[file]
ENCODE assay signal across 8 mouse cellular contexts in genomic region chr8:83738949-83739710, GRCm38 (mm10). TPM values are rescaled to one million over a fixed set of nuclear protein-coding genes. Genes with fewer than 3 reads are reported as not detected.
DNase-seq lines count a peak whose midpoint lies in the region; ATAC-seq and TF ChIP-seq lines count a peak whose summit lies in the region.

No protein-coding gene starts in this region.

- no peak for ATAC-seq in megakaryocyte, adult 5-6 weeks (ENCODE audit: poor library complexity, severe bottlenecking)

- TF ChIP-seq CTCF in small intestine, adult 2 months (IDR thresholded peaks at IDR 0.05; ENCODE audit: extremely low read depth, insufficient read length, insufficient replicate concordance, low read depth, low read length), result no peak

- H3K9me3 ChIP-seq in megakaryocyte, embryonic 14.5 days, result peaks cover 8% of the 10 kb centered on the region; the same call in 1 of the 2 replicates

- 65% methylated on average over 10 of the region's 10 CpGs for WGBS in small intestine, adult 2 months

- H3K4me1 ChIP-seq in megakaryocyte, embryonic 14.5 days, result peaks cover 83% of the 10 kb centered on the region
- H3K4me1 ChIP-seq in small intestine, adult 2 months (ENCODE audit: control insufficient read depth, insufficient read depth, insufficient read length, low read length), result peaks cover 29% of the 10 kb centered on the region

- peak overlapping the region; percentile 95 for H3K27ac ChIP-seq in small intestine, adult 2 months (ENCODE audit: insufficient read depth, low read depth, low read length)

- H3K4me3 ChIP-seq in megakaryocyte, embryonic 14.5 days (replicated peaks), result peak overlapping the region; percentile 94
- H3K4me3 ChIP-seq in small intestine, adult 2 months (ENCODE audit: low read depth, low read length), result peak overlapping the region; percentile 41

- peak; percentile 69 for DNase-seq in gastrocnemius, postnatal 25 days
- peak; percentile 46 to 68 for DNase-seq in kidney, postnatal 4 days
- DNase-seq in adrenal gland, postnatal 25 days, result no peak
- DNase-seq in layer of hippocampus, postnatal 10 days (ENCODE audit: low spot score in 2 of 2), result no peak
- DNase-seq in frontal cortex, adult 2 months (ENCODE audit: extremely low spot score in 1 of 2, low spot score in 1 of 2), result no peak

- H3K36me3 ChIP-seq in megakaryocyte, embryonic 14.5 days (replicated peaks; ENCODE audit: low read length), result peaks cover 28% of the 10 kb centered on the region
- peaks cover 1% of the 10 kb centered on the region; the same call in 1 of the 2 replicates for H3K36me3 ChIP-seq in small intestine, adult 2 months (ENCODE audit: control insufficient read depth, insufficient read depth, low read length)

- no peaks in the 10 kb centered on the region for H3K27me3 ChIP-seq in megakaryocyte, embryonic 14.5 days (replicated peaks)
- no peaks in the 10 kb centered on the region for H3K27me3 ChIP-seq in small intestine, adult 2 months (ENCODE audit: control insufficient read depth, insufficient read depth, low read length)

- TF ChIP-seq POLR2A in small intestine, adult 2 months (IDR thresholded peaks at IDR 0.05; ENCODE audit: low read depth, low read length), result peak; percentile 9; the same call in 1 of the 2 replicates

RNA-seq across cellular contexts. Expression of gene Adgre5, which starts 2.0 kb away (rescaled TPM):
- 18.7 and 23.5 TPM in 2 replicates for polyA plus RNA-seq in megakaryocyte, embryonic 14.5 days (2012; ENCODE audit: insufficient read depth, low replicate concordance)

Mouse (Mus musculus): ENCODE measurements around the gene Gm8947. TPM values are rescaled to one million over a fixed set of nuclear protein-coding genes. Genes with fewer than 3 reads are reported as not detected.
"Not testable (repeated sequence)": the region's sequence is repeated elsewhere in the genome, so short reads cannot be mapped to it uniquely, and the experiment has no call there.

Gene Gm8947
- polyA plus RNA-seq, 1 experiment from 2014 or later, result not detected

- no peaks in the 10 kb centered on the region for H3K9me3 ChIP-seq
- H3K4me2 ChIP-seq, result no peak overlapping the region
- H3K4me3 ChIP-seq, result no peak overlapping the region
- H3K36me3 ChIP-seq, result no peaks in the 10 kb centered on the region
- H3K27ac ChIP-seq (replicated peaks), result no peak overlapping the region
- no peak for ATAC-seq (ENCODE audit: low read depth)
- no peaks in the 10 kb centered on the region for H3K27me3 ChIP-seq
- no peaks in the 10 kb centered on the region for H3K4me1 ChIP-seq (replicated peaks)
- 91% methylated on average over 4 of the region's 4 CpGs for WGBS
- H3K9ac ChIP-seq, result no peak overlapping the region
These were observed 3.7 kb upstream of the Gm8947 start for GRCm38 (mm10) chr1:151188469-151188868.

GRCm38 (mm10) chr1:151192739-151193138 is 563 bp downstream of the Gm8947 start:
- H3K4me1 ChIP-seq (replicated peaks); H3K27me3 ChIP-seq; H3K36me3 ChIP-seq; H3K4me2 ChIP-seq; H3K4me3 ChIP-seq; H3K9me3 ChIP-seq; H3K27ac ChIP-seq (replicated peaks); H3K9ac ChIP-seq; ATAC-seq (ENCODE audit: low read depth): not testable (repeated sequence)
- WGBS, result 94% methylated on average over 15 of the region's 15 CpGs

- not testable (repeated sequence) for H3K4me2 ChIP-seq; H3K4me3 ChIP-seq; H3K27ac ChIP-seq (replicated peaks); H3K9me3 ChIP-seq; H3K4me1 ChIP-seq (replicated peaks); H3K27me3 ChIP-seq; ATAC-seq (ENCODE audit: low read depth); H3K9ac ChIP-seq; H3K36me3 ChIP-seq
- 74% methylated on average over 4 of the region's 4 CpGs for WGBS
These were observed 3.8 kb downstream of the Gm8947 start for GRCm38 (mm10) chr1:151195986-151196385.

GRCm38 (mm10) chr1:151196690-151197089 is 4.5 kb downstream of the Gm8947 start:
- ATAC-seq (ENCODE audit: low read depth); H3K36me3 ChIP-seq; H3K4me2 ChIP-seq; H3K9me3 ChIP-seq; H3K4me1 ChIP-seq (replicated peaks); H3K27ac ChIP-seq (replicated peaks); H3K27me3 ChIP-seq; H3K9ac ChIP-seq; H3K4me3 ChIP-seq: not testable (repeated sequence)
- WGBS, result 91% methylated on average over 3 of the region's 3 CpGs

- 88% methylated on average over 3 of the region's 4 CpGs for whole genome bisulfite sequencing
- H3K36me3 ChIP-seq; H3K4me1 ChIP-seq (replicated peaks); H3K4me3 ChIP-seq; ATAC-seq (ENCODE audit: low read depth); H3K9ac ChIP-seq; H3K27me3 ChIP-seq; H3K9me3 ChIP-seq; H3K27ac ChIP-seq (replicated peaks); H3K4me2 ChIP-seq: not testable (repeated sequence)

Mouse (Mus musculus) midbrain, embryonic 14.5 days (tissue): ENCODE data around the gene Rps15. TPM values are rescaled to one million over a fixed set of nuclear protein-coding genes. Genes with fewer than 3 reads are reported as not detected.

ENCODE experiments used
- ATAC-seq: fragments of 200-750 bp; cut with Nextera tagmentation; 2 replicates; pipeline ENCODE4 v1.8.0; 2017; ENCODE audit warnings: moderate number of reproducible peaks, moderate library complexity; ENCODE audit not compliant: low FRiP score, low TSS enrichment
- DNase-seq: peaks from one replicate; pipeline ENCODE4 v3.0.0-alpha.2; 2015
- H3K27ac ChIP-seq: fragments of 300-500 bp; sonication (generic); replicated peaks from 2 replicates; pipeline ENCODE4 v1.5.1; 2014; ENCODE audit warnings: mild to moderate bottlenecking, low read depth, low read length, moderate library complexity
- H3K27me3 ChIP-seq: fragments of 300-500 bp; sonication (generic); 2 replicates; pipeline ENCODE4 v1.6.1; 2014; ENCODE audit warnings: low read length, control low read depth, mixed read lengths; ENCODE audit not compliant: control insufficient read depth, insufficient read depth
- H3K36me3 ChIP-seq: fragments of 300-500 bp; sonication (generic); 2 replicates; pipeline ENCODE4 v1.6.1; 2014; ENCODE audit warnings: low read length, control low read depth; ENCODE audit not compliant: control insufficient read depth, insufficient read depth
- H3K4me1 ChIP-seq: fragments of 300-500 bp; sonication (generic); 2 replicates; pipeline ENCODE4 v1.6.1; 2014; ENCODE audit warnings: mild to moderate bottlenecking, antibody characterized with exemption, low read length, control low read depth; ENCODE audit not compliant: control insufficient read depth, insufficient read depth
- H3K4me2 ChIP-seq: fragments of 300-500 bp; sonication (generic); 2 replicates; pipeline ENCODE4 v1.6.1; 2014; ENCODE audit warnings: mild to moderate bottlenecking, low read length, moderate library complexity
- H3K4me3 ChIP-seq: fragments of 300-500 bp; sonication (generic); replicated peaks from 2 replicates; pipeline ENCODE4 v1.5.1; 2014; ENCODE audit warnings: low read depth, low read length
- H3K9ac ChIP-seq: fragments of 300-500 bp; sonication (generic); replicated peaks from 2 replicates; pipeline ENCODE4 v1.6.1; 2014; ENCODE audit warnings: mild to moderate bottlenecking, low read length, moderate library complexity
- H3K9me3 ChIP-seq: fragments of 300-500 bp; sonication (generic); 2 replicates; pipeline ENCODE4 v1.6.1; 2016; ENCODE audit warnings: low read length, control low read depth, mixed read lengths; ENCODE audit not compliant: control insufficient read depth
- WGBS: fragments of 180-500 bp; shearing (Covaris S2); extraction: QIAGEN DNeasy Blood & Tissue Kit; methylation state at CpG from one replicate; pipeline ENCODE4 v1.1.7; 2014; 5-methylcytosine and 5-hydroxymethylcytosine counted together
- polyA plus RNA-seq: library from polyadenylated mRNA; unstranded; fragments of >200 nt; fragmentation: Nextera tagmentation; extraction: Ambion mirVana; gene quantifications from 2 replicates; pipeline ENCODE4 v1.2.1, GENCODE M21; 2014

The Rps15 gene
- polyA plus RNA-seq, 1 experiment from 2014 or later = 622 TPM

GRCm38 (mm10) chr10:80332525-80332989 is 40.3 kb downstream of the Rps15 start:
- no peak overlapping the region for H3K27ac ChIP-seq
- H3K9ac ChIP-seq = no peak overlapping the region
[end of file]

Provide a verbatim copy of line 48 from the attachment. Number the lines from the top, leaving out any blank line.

- WGBS, result 91% methylated on average over 3 of the region's 3 CpGs